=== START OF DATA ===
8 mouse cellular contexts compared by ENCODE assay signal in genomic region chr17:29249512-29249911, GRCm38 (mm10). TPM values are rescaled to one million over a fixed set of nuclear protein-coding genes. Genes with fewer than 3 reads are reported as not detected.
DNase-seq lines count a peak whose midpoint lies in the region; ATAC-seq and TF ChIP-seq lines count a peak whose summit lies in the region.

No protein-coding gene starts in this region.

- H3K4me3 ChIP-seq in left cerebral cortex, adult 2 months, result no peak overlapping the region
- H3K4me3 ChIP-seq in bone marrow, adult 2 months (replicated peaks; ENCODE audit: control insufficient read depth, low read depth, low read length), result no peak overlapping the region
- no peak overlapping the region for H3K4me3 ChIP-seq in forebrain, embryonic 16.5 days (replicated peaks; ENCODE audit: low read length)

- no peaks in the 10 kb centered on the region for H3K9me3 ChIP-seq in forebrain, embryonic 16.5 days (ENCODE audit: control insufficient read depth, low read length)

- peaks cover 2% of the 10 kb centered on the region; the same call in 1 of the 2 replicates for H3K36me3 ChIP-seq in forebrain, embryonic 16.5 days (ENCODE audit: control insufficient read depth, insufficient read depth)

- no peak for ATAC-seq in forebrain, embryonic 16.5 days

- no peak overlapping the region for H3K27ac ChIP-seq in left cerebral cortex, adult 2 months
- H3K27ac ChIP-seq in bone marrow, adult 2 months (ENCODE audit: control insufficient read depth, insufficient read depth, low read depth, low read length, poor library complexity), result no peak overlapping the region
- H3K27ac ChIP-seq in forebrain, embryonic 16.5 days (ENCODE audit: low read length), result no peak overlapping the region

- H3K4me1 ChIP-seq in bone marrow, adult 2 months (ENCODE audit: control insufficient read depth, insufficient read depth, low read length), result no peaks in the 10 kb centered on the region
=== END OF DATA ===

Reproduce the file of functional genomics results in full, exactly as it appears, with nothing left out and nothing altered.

8 mouse cellular contexts compared by ENCODE assay signal in genomic region chr17:29249512-29249911, GRCm38 (mm10). TPM values are rescaled to one million over a fixed set of nuclear protein-coding genes. Genes with fewer than 3 reads are reported as not detected.
DNase-seq lines count a peak whose midpoint lies in the region; ATAC-seq and TF ChIP-seq lines count a peak whose summit lies in the region.

No protein-coding gene starts in this region.

- H3K4me3 ChIP-seq in left cerebral cortex, adult 2 months, result no peak overlapping the region
- H3K4me3 ChIP-seq in bone marrow, adult 2 months (replicated peaks; ENCODE audit: control insufficient read depth, low read depth, low read length), result no peak overlapping the region
- no peak overlapping the region for H3K4me3 ChIP-seq in forebrain, embryonic 16.5 days (replicated peaks; ENCODE audit: low read length)

- no peaks in the 10 kb centered on the region for H3K9me3 ChIP-seq in forebrain, embryonic 16.5 days (ENCODE audit: control insufficient read depth, low read length)

- peaks cover 2% of the 10 kb centered on the region; the same call in 1 of the 2 replicates for H3K36me3 ChIP-seq in forebrain, embryonic 16.5 days (ENCODE audit: control insufficient read depth, insufficient read depth)

- no peak for ATAC-seq in forebrain, embryonic 16.5 days

- no peak overlapping the region for H3K27ac ChIP-seq in left cerebral cortex, adult 2 months
- H3K27ac ChIP-seq in bone marrow, adult 2 months (ENCODE audit: control insufficient read depth, insufficient read depth, low read depth, low read length, poor library complexity), result no peak overlapping the region
- H3K27ac ChIP-seq in forebrain, embryonic 16.5 days (ENCODE audit: low read length), result no peak overlapping the region

- H3K4me1 ChIP-seq in bone marrow, adult 2 months (ENCODE audit: control insufficient read depth, insufficient read depth, low read length), result no peaks in the 10 kb centered on the region